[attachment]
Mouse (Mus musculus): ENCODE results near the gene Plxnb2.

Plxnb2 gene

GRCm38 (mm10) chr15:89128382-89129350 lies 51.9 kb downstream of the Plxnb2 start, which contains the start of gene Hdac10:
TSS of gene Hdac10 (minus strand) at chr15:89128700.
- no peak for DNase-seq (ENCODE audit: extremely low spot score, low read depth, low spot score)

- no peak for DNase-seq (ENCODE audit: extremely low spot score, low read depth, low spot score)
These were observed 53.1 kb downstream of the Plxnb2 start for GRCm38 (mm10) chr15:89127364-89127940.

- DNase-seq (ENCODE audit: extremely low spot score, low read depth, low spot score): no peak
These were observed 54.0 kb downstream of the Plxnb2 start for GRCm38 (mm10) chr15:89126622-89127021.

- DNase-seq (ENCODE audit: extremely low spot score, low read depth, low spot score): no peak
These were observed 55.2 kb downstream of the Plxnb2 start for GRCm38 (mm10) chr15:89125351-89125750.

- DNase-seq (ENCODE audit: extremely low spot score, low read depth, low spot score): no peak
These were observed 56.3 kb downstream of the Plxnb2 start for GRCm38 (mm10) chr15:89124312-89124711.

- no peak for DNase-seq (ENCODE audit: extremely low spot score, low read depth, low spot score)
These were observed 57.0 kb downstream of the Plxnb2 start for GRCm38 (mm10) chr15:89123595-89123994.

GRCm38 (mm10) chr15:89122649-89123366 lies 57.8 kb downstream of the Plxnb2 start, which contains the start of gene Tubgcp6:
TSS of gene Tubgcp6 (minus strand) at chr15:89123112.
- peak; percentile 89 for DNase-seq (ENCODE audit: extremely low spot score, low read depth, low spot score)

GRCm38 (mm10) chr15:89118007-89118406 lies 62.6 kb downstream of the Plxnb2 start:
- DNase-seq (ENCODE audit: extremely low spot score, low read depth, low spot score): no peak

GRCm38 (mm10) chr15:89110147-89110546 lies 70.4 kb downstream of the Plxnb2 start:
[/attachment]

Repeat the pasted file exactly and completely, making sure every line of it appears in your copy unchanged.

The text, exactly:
Mouse (Mus musculus): ENCODE results near the gene Plxnb2.

Plxnb2 gene

GRCm38 (mm10) chr15:89128382-89129350 lies 51.9 kb downstream of the Plxnb2 start, which contains the start of gene Hdac10:
TSS of gene Hdac10 (minus strand) at chr15:89128700.
- no peak for DNase-seq (ENCODE audit: extremely low spot score, low read depth, low spot score)

- no peak for DNase-seq (ENCODE audit: extremely low spot score, low read depth, low spot score)
These were observed 53.1 kb downstream of the Plxnb2 start for GRCm38 (mm10) chr15:89127364-89127940.

- DNase-seq (ENCODE audit: extremely low spot score, low read depth, low spot score): no peak
These were observed 54.0 kb downstream of the Plxnb2 start for GRCm38 (mm10) chr15:89126622-89127021.

- DNase-seq (ENCODE audit: extremely low spot score, low read depth, low spot score): no peak
These were observed 55.2 kb downstream of the Plxnb2 start for GRCm38 (mm10) chr15:89125351-89125750.

- DNase-seq (ENCODE audit: extremely low spot score, low read depth, low spot score): no peak
These were observed 56.3 kb downstream of the Plxnb2 start for GRCm38 (mm10) chr15:89124312-89124711.

- no peak for DNase-seq (ENCODE audit: extremely low spot score, low read depth, low spot score)
These were observed 57.0 kb downstream of the Plxnb2 start for GRCm38 (mm10) chr15:89123595-89123994.

GRCm38 (mm10) chr15:89122649-89123366 lies 57.8 kb downstream of the Plxnb2 start, which contains the start of gene Tubgcp6:
TSS of gene Tubgcp6 (minus strand) at chr15:89123112.
- peak; percentile 89 for DNase-seq (ENCODE audit: extremely low spot score, low read depth, low spot score)

GRCm38 (mm10) chr15:89118007-89118406 lies 62.6 kb downstream of the Plxnb2 start:
- DNase-seq (ENCODE audit: extremely low spot score, low read depth, low spot score): no peak

GRCm38 (mm10) chr15:89110147-89110546 lies 70.4 kb downstream of the Plxnb2 start: